Master Thesis in Structural Parasitology (Dong Lab)
Trypanosoma brucei is the causative agent for human African trypanosomiasis (sleeping sickness) that threatens tens of millions of people in 36 sub-Saharan countries. The parasite has a very unique and complex lifecycle in both the tsetse fly and its mammalian hosts. Within the tsetse fly, trypanosomes undergo three main phases of development, which are the procyclic, epimastigote, and metacyclic stages. The procyclic and epimastigote parasites are both proliferative, but do not cause disease in mammals, whereas the metacyclic ones are quiescent but highly infectious to humans. The process by which the procyclic parasites acquire infectivity and develop into metacyclic parasites is called metacyclogenesis.
Several proteins triggering metacyclogenesis in cultured trypanosomes have been identified by Dr. Christian Tschudi’s group at the Yale School of Medicine. We are now collaborating with the Tschudi lab to elucidate how these proteins mechanistically promote the developmental progression of T. brucei to infectivity. By now we have managed to clone all these genes, and the target proteins could be successfully overexpressed and purified from bacteria. We are now seeking a motivated master’s student to carry out further biochemical and structural studies on these proteins to unveil the molecular mechanism underlying their function in the parasite. This work, once completed, is expecting to provide guidance for developing novel therapeutic strategies by blocking the metacyclogenesis of trypanosomes.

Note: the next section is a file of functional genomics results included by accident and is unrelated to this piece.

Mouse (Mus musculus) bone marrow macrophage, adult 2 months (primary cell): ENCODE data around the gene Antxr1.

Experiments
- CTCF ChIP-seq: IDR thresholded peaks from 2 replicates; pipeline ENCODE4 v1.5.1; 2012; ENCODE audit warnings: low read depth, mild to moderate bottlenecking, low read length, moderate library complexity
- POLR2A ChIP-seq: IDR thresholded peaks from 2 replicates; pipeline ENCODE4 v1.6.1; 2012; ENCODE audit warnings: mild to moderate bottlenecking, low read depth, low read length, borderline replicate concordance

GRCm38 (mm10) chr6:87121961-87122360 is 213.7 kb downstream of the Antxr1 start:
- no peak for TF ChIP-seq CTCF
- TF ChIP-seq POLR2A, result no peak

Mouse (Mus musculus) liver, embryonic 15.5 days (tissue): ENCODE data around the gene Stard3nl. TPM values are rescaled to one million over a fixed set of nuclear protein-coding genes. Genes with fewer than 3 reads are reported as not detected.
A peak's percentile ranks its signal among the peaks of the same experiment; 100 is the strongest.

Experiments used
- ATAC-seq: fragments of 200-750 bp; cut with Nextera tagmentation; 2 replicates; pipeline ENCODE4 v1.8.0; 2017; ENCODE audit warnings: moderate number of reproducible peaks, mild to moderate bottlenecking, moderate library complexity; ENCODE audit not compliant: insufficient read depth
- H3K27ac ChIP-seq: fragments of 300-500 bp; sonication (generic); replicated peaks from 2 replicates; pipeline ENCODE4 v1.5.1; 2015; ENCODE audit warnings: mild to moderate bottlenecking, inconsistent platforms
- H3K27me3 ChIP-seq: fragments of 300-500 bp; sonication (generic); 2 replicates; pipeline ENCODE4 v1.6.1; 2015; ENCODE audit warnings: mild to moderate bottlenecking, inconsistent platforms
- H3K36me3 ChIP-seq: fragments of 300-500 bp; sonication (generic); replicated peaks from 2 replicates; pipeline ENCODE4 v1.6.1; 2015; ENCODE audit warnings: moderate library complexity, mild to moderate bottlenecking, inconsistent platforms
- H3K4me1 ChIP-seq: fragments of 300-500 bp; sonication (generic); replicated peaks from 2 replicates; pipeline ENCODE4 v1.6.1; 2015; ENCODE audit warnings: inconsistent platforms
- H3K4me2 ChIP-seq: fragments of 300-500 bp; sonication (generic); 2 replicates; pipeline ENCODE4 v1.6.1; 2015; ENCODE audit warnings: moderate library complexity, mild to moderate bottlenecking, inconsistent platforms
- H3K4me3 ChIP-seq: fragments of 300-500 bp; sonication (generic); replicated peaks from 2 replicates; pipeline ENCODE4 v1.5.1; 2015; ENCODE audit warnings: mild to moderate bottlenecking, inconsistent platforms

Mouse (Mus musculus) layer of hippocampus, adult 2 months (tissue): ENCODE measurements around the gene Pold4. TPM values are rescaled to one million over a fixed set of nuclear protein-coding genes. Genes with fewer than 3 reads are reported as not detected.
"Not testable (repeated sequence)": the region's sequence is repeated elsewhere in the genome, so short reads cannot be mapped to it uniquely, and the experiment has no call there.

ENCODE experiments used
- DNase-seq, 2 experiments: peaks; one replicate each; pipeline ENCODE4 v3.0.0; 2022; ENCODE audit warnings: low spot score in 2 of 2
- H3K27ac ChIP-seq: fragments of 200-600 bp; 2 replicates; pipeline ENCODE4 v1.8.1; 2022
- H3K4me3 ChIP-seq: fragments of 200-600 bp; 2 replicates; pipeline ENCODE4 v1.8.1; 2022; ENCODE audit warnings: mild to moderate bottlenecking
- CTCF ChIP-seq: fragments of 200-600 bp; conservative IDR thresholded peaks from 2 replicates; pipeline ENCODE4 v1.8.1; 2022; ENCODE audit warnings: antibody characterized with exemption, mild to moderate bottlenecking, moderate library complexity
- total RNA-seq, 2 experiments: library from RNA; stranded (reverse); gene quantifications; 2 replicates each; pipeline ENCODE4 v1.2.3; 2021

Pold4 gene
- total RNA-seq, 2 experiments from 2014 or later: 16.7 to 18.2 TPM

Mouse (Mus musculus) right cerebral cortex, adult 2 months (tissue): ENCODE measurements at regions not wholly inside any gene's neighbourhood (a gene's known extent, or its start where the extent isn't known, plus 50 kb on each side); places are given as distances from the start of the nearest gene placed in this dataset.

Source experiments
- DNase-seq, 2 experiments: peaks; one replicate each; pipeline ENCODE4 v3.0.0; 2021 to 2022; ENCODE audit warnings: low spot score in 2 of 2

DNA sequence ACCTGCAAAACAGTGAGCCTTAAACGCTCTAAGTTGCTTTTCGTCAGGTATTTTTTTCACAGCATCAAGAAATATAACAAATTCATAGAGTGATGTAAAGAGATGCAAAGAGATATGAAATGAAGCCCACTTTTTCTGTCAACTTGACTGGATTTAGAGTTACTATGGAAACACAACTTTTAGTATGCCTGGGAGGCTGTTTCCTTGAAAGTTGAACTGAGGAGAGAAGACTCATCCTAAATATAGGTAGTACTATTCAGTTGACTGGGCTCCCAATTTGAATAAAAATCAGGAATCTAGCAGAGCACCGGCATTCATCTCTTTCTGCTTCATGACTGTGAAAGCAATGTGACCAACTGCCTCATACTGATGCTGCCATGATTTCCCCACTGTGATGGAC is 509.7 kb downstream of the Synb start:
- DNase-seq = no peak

Requirements: Studies of Molecular Biology, Microbiology, Biochemistry, Chemistry or related fields. Interested students please send your CV and cover letter to gang.dong [AT] meduniwien.ac [DOT] at.
Thesis duration: 12 months; salary: 440EUR per month.
Kolev, N.G., Ramey-Butler, K., Cross, G.A., Ullu, E., and Tschudi, C. Developmental progression to infectivity in Trypanosoma brucei triggered by an RNA-binding protein. Science (2012), 338(6112): 1352-1353.
Shi H, Butler K, and Tschudi, C. A single-point mutation in the RNA-binding protein 6 generates Trypanosoma brucei metacyclics that are able to progress to bloodstream forms in vitro. Mol. Biochem. Parasitol. (2018), 224: 50-56.
Center for Medical Biochemistry
Max F. Perutz Laboratories
Medical University of Vienna
Dr. Bohrgasse 9/3, 1030 Vienna, Austria
Lab website: http://www.mfpl.ac.at/dong